The Jordanian parliament starts debate on constitutional amendments – archyde

  • Government urges parliament to speed up deliberations
  • The kick-off came after a royal feud rocked the kingdom
  • Officials say reforms are towards parliamentary government

AMMAN, Nov 22 (Reuters) – The Jordanian parliament began deliberations on Monday on proposed constitutional reforms that officials say will revive the monarchy and are part of an effort to implement long-promised political reforms.

A royal committee set up by King Abdullah drafted the proposals to try to modernize the country’s political system and revise the existing political party and electoral law.

In April, the former Crown Prince Hamza was accused of agitating Abdullah and exposing upheavals within a royal family that helped protect Jordan from the unrest that has gripped neighboring Syria and Iraq.

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Prime Minister So far al Khasawneh said the bill would pave the way for a prime minister born from a parliamentary majority rather than one handpicked by the monarch, a key pillar of the reformist agenda favored by a mix of Islamists and tribal figures.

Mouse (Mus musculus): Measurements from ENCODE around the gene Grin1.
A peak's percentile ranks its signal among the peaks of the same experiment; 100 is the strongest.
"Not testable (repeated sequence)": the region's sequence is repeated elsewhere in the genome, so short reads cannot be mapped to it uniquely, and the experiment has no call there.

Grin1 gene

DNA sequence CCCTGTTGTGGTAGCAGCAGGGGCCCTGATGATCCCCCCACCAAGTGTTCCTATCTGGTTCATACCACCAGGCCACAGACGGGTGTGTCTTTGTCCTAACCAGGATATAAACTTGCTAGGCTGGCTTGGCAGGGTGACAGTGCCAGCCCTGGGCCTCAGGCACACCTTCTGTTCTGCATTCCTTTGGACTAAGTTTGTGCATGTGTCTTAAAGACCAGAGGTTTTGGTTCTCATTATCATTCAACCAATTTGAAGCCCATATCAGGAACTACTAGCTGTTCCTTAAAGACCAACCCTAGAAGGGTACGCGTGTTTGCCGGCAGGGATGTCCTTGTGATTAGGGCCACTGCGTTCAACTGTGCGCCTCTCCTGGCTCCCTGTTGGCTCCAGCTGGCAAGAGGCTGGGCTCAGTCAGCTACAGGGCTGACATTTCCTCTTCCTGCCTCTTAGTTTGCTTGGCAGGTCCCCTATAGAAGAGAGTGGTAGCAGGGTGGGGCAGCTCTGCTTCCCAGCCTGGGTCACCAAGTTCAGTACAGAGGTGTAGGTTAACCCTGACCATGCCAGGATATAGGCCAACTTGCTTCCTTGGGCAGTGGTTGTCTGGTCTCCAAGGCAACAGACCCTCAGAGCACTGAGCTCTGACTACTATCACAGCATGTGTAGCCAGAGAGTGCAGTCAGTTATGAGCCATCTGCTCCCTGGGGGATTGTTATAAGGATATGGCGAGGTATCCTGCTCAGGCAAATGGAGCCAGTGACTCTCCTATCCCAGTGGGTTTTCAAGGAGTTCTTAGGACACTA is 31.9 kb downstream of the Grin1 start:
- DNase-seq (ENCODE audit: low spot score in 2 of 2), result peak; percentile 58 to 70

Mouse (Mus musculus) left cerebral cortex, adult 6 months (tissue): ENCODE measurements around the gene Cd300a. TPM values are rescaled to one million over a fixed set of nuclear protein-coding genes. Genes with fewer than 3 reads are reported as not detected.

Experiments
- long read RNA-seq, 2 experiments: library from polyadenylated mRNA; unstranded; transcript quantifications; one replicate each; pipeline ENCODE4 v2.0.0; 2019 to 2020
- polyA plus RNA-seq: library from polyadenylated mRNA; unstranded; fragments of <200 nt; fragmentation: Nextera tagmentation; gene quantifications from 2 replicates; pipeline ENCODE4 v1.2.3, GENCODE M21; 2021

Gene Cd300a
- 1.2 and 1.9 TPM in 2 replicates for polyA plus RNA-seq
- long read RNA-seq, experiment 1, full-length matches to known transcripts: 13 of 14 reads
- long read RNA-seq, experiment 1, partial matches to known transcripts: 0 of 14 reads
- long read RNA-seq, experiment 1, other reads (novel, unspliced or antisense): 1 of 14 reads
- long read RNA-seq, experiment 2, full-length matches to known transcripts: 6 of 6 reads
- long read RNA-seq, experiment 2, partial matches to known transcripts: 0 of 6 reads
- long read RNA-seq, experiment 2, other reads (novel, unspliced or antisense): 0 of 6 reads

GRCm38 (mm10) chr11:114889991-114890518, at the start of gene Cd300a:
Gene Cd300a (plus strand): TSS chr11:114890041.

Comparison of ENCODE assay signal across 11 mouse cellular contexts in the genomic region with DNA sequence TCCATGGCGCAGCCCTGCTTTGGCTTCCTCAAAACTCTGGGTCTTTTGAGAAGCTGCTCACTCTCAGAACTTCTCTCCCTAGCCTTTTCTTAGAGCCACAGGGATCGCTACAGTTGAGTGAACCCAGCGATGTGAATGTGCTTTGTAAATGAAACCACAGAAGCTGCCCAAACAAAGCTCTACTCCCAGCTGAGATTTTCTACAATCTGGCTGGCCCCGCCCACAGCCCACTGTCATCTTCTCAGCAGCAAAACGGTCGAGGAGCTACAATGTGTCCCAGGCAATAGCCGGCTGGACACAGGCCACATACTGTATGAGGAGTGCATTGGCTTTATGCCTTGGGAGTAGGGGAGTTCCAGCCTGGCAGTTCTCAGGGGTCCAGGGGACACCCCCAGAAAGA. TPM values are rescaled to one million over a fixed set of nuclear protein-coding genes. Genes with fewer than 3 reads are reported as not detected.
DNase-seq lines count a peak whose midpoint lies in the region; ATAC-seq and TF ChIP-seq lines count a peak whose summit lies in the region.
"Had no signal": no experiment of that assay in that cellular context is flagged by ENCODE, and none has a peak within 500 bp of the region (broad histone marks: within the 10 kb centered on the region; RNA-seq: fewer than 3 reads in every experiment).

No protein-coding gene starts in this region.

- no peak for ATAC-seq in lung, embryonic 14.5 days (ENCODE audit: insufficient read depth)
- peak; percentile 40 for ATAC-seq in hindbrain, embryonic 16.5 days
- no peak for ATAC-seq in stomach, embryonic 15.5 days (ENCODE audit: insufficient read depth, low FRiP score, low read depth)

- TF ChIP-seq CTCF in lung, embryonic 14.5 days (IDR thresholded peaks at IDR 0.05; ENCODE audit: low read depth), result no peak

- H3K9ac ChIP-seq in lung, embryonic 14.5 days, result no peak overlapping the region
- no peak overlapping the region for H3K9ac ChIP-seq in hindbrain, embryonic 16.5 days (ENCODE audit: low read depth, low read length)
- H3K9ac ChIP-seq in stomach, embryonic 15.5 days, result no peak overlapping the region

“..It allows the country’s leader (king) to go to party-based governments,” he told the gathering.

The US-backed Abdullah, who can dissolve parliament and appoint governments and is the ultimate arbiter in the country of 10 million people, has said over the past few years that he hopes to become a constitutional monarch one day.

Proposals include the establishment of a monarch-led national security council under the jurisdiction of the government, a move that some experts and politicians see as a curtailment of the monarch’s powers.

Liberal politicians say the monarch, who has ruled since 1999, was forced to take tentative steps towards democracy in response to regional unrest.

“This is a coup against the Jordanian constitution and its institutions … How dare the government attack the constitution in this way,” said MP Saleh al Armouti in a heated session.

Some MPs also criticized the amendments to the Kingdom’s constitution, saying they would also marginalize parliament and undermine the executive powers of successive governments.

Other changes to text seen by Reuters expand representation of women and political parties in an expanded 138-person congregation. It lowers the age of elected MPs to 25 years.

Jordan has seen episodes of civil unrest and street protests in recent years, led by disaffected tribes and a mainly Islamist opposition that urged the king to fight corruption and demand greater political freedoms.

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Reporting by Suleiman Al-Khalidi; Editing by Howard Goller

Our standards: The Thomson Reuters Trust Principles.


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